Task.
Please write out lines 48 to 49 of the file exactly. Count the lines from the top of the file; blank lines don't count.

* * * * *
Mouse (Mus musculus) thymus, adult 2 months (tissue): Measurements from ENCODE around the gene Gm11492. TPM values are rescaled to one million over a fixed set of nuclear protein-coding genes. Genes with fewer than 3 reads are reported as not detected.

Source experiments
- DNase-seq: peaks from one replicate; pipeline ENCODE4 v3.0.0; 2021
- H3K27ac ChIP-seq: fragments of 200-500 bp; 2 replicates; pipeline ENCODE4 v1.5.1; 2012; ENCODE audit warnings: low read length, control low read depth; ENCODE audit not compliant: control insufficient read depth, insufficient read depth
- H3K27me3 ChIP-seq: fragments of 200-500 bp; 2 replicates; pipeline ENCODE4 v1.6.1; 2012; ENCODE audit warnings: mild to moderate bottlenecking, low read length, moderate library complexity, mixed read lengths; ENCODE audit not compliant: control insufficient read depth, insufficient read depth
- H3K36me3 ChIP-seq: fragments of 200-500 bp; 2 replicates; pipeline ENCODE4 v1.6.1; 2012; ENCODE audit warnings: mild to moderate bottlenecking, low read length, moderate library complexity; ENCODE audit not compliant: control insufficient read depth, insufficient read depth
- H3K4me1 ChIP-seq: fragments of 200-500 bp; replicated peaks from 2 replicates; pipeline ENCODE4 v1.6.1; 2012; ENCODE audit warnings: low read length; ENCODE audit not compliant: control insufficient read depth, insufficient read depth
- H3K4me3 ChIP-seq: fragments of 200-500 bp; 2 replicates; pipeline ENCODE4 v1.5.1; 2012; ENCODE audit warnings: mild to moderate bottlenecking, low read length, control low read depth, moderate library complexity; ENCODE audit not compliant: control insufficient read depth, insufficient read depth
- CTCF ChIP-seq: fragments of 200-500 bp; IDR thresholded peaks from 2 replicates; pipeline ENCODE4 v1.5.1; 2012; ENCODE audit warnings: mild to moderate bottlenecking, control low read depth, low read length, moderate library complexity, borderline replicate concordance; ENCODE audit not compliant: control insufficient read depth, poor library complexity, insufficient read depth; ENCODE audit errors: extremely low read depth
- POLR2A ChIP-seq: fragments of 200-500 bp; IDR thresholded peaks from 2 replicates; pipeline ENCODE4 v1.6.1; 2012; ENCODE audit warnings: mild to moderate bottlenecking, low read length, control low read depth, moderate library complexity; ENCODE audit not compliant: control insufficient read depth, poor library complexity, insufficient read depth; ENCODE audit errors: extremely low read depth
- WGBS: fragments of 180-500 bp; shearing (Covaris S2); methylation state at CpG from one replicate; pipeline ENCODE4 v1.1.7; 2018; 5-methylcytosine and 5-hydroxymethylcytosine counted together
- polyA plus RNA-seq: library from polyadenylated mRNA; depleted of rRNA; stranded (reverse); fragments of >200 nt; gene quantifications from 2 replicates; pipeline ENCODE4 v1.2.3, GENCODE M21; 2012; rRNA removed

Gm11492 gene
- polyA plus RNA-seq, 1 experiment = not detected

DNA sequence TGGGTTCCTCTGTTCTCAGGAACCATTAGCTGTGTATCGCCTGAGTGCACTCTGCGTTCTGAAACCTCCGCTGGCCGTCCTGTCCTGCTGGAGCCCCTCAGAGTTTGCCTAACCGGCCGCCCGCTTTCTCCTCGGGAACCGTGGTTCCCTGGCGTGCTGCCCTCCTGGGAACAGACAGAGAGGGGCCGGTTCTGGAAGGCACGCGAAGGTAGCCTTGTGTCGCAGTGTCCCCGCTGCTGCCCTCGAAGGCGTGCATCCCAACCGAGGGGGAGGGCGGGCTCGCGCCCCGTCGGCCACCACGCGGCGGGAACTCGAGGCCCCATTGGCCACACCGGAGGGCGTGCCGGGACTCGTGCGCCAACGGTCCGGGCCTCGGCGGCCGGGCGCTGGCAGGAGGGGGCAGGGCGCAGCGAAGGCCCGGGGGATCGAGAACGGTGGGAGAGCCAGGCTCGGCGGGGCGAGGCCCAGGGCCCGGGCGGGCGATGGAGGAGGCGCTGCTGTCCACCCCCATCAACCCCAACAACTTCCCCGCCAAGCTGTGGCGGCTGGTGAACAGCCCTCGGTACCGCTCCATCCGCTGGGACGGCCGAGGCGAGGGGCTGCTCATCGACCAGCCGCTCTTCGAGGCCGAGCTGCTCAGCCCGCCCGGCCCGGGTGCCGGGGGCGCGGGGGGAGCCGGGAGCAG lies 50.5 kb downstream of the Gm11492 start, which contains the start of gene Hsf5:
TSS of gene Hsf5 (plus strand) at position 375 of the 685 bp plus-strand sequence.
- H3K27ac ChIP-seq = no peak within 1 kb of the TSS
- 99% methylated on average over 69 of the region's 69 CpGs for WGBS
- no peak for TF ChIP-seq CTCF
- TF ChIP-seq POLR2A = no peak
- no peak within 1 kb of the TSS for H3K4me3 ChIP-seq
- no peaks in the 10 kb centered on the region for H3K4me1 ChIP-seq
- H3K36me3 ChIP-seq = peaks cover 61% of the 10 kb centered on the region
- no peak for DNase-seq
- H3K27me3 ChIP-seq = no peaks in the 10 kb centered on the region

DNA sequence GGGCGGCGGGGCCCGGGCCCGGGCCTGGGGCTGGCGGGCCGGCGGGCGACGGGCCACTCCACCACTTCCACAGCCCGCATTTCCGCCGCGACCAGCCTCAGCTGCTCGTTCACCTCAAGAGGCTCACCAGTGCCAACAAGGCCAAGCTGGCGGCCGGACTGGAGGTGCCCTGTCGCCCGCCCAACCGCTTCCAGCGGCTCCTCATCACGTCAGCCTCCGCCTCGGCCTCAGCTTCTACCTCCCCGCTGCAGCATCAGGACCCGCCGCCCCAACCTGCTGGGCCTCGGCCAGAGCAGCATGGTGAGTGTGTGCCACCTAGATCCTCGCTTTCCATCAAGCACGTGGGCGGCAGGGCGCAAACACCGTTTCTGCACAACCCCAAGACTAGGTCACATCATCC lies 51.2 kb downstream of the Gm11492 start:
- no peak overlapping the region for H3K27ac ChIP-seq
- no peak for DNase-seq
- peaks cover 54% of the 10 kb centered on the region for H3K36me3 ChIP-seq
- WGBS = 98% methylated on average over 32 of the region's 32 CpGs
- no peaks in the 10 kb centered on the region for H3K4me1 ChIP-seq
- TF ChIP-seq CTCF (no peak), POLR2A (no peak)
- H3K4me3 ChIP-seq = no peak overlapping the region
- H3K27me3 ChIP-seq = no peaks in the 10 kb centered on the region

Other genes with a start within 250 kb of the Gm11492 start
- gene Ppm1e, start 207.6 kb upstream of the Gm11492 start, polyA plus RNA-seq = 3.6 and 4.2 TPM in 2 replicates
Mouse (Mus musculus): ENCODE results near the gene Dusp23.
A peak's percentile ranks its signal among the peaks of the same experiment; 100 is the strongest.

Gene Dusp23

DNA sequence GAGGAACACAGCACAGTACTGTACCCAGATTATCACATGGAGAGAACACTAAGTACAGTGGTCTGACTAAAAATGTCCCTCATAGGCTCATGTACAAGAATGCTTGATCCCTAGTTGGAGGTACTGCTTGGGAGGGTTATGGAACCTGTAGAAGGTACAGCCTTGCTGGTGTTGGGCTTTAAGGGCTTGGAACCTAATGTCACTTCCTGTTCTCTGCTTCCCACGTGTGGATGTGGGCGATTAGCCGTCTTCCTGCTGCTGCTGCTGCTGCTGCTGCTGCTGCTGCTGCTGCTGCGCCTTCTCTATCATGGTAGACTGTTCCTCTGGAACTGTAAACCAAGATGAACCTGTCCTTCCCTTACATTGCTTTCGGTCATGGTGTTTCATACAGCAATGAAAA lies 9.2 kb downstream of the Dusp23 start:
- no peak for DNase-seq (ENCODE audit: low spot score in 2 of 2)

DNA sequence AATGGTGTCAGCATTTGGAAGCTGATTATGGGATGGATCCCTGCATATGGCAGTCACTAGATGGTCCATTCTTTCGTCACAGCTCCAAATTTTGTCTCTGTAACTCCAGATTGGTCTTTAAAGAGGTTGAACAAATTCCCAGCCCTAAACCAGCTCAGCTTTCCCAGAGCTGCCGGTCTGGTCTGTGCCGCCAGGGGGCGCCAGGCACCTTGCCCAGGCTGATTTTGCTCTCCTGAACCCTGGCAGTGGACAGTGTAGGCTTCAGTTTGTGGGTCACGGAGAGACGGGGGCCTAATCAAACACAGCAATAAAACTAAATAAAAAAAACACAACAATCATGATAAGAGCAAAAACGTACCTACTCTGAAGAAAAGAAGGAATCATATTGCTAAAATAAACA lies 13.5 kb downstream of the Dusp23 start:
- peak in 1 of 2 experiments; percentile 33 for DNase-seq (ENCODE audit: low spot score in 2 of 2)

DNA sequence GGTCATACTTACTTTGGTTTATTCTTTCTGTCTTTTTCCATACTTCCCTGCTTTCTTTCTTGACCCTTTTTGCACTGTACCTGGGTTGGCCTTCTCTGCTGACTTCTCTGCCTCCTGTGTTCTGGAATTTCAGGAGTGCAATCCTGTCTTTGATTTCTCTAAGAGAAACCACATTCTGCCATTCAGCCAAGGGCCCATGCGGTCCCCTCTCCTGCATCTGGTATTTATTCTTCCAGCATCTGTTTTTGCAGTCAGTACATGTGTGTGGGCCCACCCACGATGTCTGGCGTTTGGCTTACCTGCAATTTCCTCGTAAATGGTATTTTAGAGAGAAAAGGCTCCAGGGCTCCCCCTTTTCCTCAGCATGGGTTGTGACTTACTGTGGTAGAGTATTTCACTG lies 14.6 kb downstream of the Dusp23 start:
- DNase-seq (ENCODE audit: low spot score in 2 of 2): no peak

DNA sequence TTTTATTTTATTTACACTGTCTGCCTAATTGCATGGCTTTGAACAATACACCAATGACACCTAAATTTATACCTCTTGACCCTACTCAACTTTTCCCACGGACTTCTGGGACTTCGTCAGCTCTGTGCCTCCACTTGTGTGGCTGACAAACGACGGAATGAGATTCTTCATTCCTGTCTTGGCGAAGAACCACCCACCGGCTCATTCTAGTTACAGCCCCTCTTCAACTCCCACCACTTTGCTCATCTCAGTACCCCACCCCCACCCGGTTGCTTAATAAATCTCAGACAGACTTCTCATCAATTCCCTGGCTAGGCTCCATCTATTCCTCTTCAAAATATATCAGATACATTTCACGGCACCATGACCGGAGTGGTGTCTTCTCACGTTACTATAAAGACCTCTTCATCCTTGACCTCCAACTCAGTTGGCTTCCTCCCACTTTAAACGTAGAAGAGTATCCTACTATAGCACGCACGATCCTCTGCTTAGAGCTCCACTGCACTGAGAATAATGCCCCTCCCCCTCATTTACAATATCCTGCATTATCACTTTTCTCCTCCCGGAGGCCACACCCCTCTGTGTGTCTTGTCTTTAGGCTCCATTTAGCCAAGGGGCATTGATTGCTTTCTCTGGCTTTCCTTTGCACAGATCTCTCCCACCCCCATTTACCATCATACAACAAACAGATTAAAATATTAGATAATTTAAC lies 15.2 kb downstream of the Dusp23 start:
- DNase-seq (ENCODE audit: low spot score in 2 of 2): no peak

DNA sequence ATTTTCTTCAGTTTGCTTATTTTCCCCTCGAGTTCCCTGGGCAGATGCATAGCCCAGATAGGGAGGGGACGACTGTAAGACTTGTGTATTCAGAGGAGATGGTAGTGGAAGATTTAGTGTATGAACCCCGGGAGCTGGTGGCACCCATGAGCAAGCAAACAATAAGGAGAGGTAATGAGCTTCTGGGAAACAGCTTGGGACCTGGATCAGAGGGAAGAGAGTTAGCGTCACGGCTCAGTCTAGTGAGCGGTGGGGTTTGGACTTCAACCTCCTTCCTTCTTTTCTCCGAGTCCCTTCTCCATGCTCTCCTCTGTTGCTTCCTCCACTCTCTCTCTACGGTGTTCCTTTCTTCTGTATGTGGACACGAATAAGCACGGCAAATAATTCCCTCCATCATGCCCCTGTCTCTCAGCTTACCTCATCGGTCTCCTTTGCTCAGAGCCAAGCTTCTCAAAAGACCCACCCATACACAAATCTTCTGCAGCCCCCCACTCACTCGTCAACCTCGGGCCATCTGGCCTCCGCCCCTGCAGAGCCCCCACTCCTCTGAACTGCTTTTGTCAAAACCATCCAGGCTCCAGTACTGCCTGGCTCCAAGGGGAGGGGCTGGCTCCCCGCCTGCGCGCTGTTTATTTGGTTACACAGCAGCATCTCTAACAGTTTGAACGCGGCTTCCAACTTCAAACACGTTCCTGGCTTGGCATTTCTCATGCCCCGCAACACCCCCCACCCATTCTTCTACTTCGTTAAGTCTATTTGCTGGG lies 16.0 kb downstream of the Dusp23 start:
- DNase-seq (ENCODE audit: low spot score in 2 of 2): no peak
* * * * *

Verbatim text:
DNA sequence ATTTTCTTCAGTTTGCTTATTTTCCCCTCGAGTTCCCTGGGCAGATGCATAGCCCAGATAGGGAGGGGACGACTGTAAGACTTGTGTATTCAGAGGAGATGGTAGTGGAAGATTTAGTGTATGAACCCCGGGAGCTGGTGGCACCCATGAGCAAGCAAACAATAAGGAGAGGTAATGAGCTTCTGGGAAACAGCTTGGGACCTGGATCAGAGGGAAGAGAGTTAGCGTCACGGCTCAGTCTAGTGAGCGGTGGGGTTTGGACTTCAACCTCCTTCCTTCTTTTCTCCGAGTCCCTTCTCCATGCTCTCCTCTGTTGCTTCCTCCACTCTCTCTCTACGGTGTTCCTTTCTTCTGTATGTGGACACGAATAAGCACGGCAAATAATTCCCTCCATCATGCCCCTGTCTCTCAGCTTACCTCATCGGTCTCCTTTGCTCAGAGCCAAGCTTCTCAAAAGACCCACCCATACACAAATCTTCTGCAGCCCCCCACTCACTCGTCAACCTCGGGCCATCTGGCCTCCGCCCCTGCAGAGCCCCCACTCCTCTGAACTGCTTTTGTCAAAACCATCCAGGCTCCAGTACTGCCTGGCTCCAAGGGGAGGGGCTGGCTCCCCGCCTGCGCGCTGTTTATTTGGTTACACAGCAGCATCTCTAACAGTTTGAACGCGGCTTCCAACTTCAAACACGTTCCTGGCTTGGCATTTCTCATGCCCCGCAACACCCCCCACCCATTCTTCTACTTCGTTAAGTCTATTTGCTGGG lies 16.0 kb downstream of the Dusp23 start:
- DNase-seq (ENCODE audit: low spot score in 2 of 2): no peak